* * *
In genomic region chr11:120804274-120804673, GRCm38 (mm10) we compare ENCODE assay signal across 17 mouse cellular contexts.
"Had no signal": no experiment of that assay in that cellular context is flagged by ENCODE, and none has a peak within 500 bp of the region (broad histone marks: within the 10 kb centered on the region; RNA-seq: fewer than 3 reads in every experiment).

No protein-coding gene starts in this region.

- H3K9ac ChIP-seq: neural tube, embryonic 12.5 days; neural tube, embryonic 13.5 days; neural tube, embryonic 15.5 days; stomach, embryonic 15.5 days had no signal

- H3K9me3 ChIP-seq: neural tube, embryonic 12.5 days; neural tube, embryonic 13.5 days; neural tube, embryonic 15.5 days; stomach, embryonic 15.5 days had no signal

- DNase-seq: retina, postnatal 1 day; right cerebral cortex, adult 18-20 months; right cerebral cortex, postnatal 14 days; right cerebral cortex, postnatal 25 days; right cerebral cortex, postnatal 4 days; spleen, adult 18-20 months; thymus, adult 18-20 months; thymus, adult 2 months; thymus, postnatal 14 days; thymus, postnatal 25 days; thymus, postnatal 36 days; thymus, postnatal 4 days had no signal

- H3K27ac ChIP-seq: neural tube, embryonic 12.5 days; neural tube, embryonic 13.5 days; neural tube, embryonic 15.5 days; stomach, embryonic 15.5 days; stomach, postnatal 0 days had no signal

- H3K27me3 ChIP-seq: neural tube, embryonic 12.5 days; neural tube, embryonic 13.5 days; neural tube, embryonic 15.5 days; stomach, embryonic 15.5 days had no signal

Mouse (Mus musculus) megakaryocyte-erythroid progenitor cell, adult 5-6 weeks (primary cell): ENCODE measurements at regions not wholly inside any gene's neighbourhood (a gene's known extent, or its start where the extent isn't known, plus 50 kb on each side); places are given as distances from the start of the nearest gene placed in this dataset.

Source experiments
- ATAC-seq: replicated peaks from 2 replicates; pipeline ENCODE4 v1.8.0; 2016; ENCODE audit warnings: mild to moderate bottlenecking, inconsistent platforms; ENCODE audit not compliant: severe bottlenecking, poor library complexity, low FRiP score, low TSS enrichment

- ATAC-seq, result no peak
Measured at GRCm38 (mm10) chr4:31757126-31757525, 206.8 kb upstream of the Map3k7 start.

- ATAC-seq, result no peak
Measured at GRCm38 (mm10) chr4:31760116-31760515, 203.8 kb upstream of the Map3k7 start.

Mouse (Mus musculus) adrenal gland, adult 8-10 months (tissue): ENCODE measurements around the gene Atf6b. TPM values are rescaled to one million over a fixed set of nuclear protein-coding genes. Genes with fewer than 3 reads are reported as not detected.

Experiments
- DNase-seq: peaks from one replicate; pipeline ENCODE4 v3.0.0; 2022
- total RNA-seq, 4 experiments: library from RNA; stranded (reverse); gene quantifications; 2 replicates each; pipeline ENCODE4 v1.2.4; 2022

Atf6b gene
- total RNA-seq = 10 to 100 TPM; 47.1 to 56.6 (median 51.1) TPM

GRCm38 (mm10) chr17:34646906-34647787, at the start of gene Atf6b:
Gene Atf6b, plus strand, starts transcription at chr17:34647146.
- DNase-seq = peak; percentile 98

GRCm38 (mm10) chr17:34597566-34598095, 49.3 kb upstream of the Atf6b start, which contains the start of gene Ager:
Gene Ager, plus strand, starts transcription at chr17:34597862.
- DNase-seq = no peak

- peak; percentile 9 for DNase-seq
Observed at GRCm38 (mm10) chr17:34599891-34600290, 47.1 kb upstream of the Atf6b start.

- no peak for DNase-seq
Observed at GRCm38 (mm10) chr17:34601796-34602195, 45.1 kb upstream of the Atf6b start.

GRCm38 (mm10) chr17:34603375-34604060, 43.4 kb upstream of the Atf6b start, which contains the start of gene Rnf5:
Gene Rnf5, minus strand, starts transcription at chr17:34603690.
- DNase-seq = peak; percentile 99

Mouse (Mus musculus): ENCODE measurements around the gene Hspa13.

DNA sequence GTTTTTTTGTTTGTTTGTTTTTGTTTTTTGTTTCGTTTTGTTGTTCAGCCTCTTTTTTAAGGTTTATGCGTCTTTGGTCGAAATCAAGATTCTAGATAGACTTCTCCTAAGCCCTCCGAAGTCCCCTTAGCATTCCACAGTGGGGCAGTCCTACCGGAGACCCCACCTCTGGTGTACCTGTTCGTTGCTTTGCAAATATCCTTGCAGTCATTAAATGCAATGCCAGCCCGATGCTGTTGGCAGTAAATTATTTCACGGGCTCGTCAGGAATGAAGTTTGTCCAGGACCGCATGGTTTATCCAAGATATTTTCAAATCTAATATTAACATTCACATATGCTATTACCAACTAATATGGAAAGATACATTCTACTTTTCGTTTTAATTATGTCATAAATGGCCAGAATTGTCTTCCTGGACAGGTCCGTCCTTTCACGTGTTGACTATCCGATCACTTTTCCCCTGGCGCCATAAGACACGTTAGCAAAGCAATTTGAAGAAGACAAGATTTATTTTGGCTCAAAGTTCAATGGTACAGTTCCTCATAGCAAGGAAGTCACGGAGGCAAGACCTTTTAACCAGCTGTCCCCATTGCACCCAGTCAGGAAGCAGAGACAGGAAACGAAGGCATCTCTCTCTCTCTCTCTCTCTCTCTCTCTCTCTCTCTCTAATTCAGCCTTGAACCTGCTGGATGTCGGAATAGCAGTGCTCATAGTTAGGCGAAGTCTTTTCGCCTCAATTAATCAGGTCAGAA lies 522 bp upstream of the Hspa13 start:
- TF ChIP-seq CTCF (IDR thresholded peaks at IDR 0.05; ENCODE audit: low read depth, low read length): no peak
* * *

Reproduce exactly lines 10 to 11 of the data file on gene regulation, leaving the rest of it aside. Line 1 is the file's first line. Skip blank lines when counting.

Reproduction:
Source experiments
- ATAC-seq: replicated peaks from 2 replicates; pipeline ENCODE4 v1.8.0; 2016; ENCODE audit warnings: mild to moderate bottlenecking, inconsistent platforms; ENCODE audit not compliant: severe bottlenecking, poor library complexity, low FRiP score, low TSS enrichment